From €12.50, £26.95, 43.50 Swiss francs a bottle and 179 Swedish krone, NZ$42.21, $28.96 a half bottle – with many more currencies available
I could easily get into the habit of judging these food and wine matching competitions. A morning spent consuming carefully prepared food with sensitively chosen wines has its appeal.
As I explained in the introduction to yesterday's two videos, I spent Tuesday tasting 18 sherries with 18 different dishes. One of the sherries I enjoyed the most was the bold main course choice of the stunning Spanish team, Valdespino, Solera 1842 Oloroso Dulce Sherry served with their shoulder of lamb, slow cooked on a dark tawny almond cream that was actually more like peanut butter than the pale almond soupy liquid I had been expecting from the description. (Chef Cayetano Gómez of Casablanca – El Taller, Murcia is pictured above left in mufti the morning after his big win – looking very different from the besuited chap who accepted the prize the night before, as shown in my first video.)
This wine is from a solera begun in the mid 19th century (though obviously, through fractional blending, the wine drawn from the solera today is nothing like that old. But what I loved about it was that it is clearly long aged in oak, with lots of oxidative rancio notes, and yet has the balance of sweetness and even fruit just right. Every sherry bodega worth its salt has a little stash of very old wine that has been aged in wood for decades. Many of these wines are downright painful to taste – so austere and almost bitter are they. And then there are the older sherries that are made acceptable by the simple expedient of adding sweetening, usually in the form of dried raisiny Pedro Ximenez.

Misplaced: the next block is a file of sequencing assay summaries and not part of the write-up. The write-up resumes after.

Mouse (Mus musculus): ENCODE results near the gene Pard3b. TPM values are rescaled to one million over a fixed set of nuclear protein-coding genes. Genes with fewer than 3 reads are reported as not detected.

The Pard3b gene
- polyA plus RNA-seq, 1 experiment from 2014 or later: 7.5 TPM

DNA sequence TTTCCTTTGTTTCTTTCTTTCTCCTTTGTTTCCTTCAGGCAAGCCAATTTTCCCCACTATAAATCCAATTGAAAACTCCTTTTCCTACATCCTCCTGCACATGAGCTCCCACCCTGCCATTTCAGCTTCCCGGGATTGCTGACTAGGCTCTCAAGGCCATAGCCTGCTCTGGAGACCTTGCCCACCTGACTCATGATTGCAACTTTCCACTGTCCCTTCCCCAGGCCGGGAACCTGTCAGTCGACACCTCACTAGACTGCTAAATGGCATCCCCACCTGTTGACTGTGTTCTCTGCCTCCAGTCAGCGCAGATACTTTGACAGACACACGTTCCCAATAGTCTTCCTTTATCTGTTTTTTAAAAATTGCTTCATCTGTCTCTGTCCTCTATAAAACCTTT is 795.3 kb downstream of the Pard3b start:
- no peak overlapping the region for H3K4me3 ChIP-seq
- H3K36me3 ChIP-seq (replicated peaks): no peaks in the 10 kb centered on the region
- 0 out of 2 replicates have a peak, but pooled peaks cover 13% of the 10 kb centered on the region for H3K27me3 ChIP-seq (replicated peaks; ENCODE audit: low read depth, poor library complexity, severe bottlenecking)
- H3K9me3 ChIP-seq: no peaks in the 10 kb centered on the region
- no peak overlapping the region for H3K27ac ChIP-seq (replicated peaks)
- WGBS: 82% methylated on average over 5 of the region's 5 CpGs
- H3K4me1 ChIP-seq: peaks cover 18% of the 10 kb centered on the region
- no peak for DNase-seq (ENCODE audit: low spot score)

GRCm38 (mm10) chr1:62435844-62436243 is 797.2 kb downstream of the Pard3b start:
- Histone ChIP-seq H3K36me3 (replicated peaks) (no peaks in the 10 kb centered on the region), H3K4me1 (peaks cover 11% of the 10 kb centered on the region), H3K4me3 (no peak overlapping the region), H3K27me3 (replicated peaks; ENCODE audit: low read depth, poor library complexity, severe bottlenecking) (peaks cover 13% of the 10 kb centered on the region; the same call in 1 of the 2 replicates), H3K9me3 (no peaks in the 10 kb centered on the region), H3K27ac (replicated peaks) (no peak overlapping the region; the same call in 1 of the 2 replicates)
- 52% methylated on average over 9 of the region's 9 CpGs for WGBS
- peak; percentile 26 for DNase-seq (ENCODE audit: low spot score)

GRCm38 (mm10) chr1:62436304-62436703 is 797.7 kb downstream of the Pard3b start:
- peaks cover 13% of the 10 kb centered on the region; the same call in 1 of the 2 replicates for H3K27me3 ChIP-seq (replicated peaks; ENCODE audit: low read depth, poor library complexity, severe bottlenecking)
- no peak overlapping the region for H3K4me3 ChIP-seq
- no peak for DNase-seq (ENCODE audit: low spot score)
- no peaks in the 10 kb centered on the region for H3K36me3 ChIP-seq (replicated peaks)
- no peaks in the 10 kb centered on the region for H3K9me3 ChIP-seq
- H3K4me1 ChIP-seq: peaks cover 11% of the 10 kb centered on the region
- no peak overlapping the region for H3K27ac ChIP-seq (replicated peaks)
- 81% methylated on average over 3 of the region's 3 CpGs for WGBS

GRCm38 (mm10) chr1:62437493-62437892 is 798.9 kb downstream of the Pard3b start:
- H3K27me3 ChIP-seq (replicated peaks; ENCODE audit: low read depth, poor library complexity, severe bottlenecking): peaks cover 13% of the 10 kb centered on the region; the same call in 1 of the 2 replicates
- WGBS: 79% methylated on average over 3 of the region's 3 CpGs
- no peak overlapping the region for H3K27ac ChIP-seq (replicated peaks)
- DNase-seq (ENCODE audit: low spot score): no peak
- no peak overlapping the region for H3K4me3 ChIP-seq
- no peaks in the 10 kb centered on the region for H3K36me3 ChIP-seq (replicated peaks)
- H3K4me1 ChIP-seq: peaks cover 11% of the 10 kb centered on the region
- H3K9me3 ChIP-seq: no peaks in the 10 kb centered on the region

But this sherry has so much acidity and depth of nutty flavour that it tastes just off dry – quite dry enough to serve with a main course, or with cheese, ham or nuts (and definitely not sweet enough to serve with a really sweet dessert). Wine and food writer Francis Percival apparently enjoyed this gorgeously nuanced wine at his wedding with Eccles cakes (I'm guessing these particular currant pastries came from St John bakery in London) and crumbly, salty Lancashire cheese. I bet that match was great.
What the Copa Jerez food and sherry matching competition taught me was how versatile sherry is. The winning Spanish sommelier Juan Luis García went on to serve us a 20-year-old Bodegas Tradición Pedro Ximénez VOS with a 'chocolate and peppermint sorbet with coffee rocks on a curdled cream of dates' which I thought sounded disgusting but they made it work. (Chiefly because the peppermint was so low key.) The Germans also chose to serve this particular PX, with their PX ice cream, fresh peach and dark chocolate, which also worked well.
But my principal message is: a good dark sherry can go with many a savoury dish too. And an opened bottle can last for several months – very useful. I suspect this wine would be great for cooking too.
Fortunately the Valdespino, Solera 1842 Oloroso Dulce Sherry is quite widely available. You can find it at Lea & Sandeman in the UK, in many an American wine store, in France, New Zealand, Sweden, Malta, Germany, Benelux, Switzerland, Ireland, Russia, Australia and, of course, Spain. Prices vary widely but I was amazed to see it on the long list of sherries available by the glass at our NH hotel in Jerez – for €1.60!
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